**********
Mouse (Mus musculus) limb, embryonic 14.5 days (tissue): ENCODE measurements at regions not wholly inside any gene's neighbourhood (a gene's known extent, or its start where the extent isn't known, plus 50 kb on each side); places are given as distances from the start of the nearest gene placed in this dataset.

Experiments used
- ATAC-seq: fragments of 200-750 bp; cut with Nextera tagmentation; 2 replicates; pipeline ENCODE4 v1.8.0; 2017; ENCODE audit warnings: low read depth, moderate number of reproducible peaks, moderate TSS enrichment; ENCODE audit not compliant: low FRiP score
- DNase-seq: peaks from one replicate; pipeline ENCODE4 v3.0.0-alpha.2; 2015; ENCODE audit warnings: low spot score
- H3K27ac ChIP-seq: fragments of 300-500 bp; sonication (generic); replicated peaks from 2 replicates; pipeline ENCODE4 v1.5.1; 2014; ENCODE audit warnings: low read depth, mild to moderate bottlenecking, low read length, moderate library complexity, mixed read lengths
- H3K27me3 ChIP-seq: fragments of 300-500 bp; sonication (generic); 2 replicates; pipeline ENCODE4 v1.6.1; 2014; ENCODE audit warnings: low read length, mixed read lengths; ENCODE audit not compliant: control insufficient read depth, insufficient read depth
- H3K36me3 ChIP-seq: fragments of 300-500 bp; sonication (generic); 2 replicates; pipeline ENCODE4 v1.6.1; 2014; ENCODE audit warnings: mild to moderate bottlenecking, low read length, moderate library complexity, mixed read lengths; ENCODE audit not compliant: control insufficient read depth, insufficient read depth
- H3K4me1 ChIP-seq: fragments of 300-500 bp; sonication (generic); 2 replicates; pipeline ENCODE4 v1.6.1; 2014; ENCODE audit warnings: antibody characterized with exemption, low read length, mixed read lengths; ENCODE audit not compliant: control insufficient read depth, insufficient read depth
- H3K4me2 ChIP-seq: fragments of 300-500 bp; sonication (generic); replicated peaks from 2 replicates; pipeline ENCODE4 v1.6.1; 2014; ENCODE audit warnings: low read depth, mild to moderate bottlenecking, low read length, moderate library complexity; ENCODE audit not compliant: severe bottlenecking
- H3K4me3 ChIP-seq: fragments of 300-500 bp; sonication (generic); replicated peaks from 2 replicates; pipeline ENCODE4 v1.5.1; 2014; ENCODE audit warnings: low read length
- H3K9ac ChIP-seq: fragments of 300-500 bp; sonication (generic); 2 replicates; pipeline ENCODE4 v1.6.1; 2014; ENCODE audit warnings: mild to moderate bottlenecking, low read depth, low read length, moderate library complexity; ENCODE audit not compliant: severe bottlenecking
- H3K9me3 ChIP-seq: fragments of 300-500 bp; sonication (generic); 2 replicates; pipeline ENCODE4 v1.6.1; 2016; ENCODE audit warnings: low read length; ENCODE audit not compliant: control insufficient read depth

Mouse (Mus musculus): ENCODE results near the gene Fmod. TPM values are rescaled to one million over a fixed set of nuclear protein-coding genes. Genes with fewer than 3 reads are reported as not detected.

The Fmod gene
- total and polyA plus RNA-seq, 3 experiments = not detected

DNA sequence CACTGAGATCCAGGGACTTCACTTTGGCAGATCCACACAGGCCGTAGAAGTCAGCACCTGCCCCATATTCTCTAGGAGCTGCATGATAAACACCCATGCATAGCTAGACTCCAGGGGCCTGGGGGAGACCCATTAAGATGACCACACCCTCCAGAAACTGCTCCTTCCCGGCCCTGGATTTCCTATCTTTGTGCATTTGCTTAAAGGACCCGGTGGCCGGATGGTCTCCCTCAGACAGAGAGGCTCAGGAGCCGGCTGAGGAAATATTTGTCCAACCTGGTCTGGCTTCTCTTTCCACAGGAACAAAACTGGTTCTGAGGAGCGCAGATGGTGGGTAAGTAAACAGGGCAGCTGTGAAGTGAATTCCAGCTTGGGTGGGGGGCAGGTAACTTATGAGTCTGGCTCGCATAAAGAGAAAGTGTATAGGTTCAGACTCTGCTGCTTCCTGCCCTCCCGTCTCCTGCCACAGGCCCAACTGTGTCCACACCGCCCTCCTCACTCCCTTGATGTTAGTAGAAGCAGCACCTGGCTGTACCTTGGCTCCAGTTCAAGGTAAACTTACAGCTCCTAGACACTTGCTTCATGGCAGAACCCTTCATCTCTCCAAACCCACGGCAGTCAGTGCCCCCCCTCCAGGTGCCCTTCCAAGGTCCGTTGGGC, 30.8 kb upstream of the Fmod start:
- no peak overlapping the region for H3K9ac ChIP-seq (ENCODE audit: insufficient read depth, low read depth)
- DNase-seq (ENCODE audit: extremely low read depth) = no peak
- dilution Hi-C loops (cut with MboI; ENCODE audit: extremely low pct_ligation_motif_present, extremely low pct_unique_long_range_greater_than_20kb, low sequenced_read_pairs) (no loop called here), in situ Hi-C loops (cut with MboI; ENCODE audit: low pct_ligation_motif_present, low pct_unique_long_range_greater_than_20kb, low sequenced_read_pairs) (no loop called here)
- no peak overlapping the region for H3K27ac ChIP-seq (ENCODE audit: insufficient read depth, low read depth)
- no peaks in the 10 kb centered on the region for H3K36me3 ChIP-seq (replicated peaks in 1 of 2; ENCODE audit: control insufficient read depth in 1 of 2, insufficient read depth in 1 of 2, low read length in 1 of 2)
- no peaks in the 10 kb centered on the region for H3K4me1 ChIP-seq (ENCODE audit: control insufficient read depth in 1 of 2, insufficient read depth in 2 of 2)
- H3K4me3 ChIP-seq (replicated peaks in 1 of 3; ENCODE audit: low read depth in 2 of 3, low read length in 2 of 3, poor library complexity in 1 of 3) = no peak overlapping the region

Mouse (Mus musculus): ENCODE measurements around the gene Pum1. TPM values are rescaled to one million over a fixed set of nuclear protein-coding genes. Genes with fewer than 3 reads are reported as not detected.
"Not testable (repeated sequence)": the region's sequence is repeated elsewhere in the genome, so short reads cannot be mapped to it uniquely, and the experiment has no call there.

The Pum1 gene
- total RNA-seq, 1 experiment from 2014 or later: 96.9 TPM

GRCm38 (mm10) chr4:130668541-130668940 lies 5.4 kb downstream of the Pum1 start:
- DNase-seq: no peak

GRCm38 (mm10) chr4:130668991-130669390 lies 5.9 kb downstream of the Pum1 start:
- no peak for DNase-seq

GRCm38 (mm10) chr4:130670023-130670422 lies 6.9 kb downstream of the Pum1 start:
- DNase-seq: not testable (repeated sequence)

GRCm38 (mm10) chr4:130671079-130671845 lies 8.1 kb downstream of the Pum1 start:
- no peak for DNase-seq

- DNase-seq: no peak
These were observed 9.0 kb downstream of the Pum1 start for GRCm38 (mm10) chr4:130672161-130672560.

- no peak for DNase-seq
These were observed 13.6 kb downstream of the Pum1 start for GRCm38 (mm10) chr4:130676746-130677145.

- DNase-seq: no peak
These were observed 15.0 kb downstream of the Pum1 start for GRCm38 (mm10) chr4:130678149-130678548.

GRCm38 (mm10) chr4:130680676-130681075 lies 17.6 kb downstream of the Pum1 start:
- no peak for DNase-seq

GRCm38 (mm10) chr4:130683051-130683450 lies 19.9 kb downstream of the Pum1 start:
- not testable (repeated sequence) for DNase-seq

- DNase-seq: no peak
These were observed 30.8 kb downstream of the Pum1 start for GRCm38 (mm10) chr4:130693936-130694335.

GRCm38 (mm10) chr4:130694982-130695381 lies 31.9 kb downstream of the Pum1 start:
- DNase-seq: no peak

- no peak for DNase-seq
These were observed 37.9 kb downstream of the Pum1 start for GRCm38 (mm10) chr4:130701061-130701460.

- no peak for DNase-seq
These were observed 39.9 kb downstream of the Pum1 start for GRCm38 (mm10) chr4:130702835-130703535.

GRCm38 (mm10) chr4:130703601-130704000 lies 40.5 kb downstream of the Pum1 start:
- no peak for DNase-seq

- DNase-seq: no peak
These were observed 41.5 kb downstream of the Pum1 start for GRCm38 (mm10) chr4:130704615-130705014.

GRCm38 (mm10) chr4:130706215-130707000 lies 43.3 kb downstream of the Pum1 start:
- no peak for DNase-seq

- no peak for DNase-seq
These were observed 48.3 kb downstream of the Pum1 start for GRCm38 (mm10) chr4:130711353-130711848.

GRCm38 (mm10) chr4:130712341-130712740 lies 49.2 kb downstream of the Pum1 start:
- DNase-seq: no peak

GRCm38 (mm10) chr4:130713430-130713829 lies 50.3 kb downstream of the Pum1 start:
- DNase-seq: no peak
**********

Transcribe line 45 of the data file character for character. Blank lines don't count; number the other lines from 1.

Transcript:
- not testable (repeated sequence) for DNase-seq